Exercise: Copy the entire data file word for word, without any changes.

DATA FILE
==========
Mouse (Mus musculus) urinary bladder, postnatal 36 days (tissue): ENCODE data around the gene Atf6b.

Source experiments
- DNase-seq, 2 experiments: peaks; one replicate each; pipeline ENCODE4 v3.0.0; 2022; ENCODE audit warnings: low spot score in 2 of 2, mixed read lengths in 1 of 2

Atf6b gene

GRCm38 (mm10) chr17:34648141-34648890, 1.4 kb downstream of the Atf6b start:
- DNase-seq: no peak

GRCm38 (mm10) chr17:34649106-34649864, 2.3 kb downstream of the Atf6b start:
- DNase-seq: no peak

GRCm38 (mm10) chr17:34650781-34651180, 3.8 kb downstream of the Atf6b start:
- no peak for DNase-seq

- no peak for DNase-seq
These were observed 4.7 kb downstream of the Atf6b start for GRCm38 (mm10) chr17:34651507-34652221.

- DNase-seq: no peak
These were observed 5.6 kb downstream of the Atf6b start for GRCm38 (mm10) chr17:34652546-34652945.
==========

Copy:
Mouse (Mus musculus) urinary bladder, postnatal 36 days (tissue): ENCODE data around the gene Atf6b.

Source experiments
- DNase-seq, 2 experiments: peaks; one replicate each; pipeline ENCODE4 v3.0.0; 2022; ENCODE audit warnings: low spot score in 2 of 2, mixed read lengths in 1 of 2

Atf6b gene

GRCm38 (mm10) chr17:34648141-34648890, 1.4 kb downstream of the Atf6b start:
- DNase-seq: no peak

GRCm38 (mm10) chr17:34649106-34649864, 2.3 kb downstream of the Atf6b start:
- DNase-seq: no peak

GRCm38 (mm10) chr17:34650781-34651180, 3.8 kb downstream of the Atf6b start:
- no peak for DNase-seq

- no peak for DNase-seq
These were observed 4.7 kb downstream of the Atf6b start for GRCm38 (mm10) chr17:34651507-34652221.

- DNase-seq: no peak
These were observed 5.6 kb downstream of the Atf6b start for GRCm38 (mm10) chr17:34652546-34652945.